Menstrual Dysfunction.

A normal period is one that lasts between 4 and 6 days and occurs approximately every 28 days (24-35 days). This normal cycle length does not always happen in girls who are just starting their periods, or in women who are reaching the end of menstruation. Periods may be associated with mild pelvic cramping but serious pain is not normal and needs to be investigated and managed.



Menorrhagia (Heavy Periods).

Many women experience heavy periods. Even during the heavy part of the period a tampon or pad should provide adequate protection for 2-3 hours. If you need to change the protection more frequently than this or are scared to carry out normal activities in case of an accident you should seek medical advice.

Causes of heavy periods include fibroids (a benign growth in the muscle of the womb), adenomyosis (abnormal growth of the lining of the womb within the muscle), endometrial polyps (thickening of the lining of the womb), or rarely bleeding disorders, but often no specific cause is found.

Usual investigations performed when a woman has heavy periods include a blood test to exclude anaemia or iron deficiency, a pelvic examination to assess the size of the uterus and a pelvic ultrasound scan to look for causes such as fibroids, polyps etc. Hormonal investigations are often necessary.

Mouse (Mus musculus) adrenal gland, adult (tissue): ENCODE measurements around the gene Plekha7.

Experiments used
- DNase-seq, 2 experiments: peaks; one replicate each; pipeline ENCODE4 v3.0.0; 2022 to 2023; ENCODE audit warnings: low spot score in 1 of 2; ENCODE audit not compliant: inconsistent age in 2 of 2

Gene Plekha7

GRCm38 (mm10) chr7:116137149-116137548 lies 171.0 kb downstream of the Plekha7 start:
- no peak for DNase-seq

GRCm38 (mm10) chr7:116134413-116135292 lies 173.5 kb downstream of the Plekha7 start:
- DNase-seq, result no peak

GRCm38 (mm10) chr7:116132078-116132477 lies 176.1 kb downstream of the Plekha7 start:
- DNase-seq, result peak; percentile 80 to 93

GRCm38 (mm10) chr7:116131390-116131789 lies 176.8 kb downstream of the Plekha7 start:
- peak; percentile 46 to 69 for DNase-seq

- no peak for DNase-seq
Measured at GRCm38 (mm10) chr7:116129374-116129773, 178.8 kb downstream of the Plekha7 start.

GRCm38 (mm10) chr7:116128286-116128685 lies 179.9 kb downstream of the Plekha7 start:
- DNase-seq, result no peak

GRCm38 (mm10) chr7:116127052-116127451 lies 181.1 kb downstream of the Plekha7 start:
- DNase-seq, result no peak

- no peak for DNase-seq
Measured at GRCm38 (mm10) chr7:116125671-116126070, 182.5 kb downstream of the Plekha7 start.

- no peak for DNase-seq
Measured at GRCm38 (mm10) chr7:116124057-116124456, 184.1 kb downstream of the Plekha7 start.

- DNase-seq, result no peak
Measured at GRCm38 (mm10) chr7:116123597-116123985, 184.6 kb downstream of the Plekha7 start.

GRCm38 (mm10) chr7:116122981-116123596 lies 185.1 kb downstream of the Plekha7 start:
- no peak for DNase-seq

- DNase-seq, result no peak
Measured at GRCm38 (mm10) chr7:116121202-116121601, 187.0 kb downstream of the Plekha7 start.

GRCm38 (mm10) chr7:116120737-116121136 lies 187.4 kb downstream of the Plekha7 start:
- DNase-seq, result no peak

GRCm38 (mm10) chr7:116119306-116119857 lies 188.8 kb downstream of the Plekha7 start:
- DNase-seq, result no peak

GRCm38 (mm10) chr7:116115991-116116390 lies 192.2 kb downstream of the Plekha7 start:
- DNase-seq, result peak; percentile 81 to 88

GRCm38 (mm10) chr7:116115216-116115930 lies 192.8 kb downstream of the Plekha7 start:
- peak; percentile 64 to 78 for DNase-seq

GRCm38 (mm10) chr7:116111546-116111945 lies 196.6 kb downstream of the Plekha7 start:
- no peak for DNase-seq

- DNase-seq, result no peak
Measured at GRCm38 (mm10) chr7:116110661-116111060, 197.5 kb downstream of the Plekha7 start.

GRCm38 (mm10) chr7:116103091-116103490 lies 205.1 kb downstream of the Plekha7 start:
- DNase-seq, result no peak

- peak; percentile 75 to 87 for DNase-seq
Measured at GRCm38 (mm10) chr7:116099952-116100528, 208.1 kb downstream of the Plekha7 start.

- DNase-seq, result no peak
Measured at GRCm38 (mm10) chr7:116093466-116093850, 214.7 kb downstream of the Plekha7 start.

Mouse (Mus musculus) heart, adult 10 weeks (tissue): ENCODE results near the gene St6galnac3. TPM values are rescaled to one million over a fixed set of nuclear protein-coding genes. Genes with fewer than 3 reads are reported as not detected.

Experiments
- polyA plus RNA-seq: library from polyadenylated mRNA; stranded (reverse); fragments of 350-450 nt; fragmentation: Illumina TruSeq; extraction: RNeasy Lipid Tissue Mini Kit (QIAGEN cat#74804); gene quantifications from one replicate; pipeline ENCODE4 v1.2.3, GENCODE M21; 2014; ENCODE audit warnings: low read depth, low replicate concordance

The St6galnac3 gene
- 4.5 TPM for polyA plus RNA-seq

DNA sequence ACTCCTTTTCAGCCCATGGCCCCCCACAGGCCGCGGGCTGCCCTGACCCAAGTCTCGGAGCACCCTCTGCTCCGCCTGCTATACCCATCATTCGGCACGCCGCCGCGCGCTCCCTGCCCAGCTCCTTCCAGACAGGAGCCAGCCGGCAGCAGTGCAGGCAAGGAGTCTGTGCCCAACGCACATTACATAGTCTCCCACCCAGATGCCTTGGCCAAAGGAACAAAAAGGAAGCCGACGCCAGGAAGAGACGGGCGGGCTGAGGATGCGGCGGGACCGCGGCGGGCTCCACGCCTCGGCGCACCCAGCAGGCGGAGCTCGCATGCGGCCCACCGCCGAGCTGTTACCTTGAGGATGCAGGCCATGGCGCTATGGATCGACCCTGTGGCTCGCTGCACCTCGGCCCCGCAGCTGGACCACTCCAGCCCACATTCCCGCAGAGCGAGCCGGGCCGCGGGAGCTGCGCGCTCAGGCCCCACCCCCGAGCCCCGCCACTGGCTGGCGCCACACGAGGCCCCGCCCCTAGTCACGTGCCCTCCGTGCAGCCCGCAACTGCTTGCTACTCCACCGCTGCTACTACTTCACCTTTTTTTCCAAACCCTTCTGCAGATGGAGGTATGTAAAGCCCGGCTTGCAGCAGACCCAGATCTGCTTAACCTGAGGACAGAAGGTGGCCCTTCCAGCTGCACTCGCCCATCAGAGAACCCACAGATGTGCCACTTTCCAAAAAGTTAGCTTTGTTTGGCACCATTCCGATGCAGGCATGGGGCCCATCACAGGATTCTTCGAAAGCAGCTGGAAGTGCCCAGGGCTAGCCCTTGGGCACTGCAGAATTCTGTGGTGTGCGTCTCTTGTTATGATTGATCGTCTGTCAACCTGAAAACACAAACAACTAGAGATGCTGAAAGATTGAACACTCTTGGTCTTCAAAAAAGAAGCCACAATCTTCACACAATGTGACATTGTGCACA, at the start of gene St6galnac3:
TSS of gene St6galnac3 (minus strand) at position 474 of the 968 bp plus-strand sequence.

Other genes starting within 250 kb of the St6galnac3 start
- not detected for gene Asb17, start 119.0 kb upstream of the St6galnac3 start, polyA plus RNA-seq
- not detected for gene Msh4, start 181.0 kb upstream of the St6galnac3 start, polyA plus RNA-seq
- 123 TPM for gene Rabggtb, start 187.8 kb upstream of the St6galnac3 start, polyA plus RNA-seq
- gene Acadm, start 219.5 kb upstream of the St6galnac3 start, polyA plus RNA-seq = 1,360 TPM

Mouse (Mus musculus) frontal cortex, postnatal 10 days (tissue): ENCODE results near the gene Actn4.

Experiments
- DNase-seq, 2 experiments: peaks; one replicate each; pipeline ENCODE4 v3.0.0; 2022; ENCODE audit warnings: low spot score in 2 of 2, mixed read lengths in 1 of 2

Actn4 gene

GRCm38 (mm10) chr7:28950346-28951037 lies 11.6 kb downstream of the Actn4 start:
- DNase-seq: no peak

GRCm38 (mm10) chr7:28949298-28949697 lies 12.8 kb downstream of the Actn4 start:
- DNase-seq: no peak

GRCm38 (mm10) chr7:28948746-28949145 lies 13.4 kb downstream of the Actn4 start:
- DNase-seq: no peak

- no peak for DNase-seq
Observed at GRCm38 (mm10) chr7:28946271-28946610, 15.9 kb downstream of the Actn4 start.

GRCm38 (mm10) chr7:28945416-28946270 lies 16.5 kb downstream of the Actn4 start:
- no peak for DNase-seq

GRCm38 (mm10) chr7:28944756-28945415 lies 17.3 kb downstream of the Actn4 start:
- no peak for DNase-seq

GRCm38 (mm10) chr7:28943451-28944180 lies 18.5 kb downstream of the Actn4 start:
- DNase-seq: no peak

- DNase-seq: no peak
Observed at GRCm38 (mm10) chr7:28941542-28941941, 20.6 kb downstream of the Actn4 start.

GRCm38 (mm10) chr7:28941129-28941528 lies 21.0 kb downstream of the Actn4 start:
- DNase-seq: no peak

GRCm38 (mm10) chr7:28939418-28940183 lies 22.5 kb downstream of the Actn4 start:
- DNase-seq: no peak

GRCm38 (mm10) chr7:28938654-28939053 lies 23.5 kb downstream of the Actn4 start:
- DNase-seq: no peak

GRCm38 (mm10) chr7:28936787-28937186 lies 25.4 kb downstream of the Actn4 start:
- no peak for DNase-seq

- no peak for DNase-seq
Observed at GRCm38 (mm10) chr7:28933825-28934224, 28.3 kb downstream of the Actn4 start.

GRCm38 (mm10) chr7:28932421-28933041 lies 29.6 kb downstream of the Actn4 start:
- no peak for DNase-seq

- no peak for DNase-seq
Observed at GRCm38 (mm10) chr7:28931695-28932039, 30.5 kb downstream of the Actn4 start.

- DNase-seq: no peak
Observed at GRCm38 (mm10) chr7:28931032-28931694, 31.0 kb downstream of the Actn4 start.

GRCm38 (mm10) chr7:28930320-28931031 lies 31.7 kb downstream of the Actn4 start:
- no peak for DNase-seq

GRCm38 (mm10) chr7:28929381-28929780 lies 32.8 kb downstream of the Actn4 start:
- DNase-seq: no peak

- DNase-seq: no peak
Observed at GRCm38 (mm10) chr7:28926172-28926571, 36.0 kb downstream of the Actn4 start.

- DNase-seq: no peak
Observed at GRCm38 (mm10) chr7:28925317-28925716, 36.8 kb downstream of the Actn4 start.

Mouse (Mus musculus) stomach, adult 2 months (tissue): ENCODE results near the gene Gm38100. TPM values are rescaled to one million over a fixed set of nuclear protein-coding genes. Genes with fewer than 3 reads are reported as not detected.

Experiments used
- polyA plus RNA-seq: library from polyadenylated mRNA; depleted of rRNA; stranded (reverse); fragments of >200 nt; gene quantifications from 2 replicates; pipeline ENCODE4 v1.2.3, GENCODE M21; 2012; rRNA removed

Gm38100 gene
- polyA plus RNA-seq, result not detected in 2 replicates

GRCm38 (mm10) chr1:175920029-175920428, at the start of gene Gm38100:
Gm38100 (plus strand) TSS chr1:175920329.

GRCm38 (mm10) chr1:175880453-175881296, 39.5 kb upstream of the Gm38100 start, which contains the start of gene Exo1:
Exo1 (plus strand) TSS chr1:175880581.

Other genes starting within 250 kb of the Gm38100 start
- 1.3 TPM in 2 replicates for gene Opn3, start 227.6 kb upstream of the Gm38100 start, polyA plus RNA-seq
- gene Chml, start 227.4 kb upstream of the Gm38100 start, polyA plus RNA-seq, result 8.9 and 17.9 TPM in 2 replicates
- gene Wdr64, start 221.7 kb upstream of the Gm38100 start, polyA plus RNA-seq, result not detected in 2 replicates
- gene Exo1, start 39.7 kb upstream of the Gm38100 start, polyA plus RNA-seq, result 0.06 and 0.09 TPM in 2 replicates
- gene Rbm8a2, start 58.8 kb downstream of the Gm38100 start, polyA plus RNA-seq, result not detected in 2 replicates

After these investigations are performed treatment options include tablets to reduce the blood loss (Tranexamic Acid), hormonal treatments such as the contraceptive pill or Mirena IUS or surgery to remove polyps etc. If these treatments are ineffective then hysterectomy may be appropriate.


Irregular Periods.

Irregular periods usually indicates that a woman is not ovulating properly. This is quite common at puberty and before the menopause but if a woman is experiencing irregular or infrequent periods it is important she seeks treatment as it may be a sign of a hormonal problem.

Usual investigations will include blood tests to check hormonal levels to ascertain the underlying cause. An ultrasound scan of the pelvis may also be indicated to assess the ovaries.

There are a number of differing causes of irregular menstruation. A common one is Polycystic Ovarian Syndrome (PCOS). The treatment depends on the underlying cause and the fertility wishes of the woman. A woman who is not seeking pregnancy may be offered the pill to regulate her periods but if she wants to get pregnant then ovulation induction may be suitable.


Painful periods.

Periods should not be painful although most woman experience slight discomfort at the start of the period. However if there is pain which is severe enough to stop normal activities it is likely that the woman has an underlying condition such as endometriosis or adenomyosis.

Women with period pain should seek medical advice as these potential underlying conditions can deteriorate and cause further gynaecological problems.